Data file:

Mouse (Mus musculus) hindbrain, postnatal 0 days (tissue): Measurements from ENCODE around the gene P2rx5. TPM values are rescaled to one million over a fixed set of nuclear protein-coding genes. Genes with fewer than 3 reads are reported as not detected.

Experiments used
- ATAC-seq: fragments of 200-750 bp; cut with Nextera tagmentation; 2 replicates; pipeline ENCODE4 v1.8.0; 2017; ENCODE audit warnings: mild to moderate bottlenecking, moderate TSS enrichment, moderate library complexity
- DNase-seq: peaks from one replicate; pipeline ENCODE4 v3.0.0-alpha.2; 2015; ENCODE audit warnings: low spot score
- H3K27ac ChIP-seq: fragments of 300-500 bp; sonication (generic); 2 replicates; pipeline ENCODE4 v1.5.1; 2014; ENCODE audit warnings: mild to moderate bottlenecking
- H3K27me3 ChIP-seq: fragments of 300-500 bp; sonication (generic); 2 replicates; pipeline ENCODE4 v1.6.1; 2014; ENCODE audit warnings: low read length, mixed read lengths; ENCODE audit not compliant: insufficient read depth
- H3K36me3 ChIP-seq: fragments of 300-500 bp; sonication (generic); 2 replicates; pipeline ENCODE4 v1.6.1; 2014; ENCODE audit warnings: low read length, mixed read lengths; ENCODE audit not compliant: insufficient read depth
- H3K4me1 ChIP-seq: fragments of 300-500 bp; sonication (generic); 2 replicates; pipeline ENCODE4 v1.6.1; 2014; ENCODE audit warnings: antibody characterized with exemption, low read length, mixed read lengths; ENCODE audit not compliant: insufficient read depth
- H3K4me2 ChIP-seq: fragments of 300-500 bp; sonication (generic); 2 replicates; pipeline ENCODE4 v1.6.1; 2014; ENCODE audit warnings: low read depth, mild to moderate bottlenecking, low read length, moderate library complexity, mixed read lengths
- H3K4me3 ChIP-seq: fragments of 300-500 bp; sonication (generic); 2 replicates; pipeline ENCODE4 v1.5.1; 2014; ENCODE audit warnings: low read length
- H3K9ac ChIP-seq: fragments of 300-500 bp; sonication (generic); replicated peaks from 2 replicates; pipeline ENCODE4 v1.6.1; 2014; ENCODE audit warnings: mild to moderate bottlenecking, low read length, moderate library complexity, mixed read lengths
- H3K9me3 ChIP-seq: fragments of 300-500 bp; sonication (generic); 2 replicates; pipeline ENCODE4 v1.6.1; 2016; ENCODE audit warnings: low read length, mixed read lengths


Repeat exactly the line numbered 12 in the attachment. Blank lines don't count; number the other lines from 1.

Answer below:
- H3K9me3 ChIP-seq: fragments of 300-500 bp; sonication (generic); 2 replicates; pipeline ENCODE4 v1.6.1; 2016; ENCODE audit warnings: low read length, mixed read lengths